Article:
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Could COVID-19 bring us back to our humanity?

Could COVID-19 bring us back to our humanity?

girl in denim jacket standing in a crowd but feeling alone

Over the last few weeks and months governments around the world have placed an unprecedented demand on humanity. Could this routine-shattering response to COVID-19 help us to rediscover ourselves?


By Christie Johnson

Image by Mish Vizesi on Unsplash
Image by Mish Vizesi on Unsplash

In the face of COVID-19, we have swiftly adapted to a new normality that will preserve our healthcare systems and most importantly save lives. Acting with compassion and integrity, the majority have painstakingly heeded the request and are staying at home. Although morally we know this is right the thing to do, the act of distancing oneself from society, our loved ones and routine poses a great challenge.

Collectively we are all facing extraordinary times characterised by economic and social uncertainty now and for the future. For some of us, we have already experienced immense hardship and adversity from loss of loved ones to a sudden lack of employment. Individuals who are vulnerable are isolating to protect themselves from a new and unpredictable virus whilst others who live alone are facing a significant period of loneliness.

Two gloved hands holding a facemask, COVID-19 PPE essentials
Image by Hank Williams from Pixabay

For many of us who are not working on the proverbial frontline, our work and social routines have been disrupted for the foreseeable future. The pace of life has drastically altered, leaving us with what feels like an abundance of time. The prospect can feel daunting, yet this newfound daily simplicity could offer a period of space and reflection which is long overdue.

The overwhelming solitude we are all going through has possibly opened up an opportunity to reconnect with who we really are and what has defined the human species for the majority of our history.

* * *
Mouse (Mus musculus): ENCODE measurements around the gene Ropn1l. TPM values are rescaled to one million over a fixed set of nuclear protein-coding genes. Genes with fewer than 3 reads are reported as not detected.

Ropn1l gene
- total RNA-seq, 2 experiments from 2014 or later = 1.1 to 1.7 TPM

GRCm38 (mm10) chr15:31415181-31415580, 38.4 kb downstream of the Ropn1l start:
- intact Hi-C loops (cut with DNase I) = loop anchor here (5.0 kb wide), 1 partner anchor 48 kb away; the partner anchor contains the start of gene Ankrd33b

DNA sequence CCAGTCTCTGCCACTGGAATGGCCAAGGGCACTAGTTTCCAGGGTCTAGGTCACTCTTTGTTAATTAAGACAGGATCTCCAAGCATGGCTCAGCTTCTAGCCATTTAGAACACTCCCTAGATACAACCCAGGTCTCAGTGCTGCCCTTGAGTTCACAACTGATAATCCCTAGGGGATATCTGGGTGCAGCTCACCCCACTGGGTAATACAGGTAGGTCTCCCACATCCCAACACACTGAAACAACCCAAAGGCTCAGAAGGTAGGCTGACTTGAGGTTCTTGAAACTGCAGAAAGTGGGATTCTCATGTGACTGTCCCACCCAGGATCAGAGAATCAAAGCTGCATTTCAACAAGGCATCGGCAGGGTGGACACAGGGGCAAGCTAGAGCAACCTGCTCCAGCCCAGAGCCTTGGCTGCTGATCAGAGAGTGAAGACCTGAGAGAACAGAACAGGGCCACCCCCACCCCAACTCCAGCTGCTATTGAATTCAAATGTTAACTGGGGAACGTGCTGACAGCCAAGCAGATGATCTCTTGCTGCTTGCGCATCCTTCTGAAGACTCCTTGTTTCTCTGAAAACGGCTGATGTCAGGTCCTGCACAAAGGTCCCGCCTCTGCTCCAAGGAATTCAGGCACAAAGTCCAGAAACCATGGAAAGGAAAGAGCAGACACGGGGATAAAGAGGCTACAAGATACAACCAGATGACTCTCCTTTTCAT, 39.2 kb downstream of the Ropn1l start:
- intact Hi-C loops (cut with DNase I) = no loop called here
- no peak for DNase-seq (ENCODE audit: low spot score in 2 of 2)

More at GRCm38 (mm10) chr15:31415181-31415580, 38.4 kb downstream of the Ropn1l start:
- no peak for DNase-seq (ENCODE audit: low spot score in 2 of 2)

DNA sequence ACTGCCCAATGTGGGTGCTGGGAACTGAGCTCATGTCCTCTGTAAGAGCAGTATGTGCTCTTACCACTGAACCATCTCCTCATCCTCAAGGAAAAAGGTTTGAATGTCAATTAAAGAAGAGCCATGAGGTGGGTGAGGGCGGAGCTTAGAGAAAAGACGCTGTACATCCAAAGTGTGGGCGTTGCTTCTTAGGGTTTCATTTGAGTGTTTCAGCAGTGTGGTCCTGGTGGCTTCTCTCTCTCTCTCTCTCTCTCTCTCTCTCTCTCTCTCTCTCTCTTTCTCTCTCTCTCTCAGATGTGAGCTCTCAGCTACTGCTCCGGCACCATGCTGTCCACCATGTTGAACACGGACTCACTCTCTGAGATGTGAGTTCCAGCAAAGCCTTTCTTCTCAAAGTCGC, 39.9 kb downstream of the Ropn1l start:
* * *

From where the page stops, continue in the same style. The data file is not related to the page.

The throes of modernity and the structures of our urban and agricultural industries have dominated human life for over 10,000 years. Yuval Noah Harari defines modern life as a ‘blink of an eye’ compared with the tens of thousands of years Homo Sapiens lived as ancient hunter gatherers, a ‘world we subconsciously still inhabit.’ (Harari, 2011)

Urbanisation provides a myriad of benefits and resources that ensure a life of convenience and longevity, yet more often than not it can also make us feel ‘alienated, depressed and pressured.’ (Harari, 2011) Industry and technology have proliferated exponentially within the last 200 years; however, it has also removed us from fundamental aspects of our humanity.

Sad girl in denim jacket looking alone in a crowded street, COVID-19 has created this strange emotional contrast
Image by Grae Dickason from Pixabay

Harari argues that in many ways our ancient predecessors led a ‘comfortable and rewarding lifestyle’ (Harari, 2011) compared with the agricultural and industrial labourers of the future. It is thought close relationships and a sense of community were a focal point of the forager way of life along with a deep and profound connection with the natural world unrivalled by that of modern day sapiens.

The intensity with which our ancient predecessors understood their bodies, senses and environment was essential to their survival and identity. Animism is thought to have been their core belief system, the idea that every natural entity (from animals, plants and places) has feeling and awareness. Animism places little importance on hierarchical structures and perpetuates a world where everything is connected and no one living thing takes priority over another.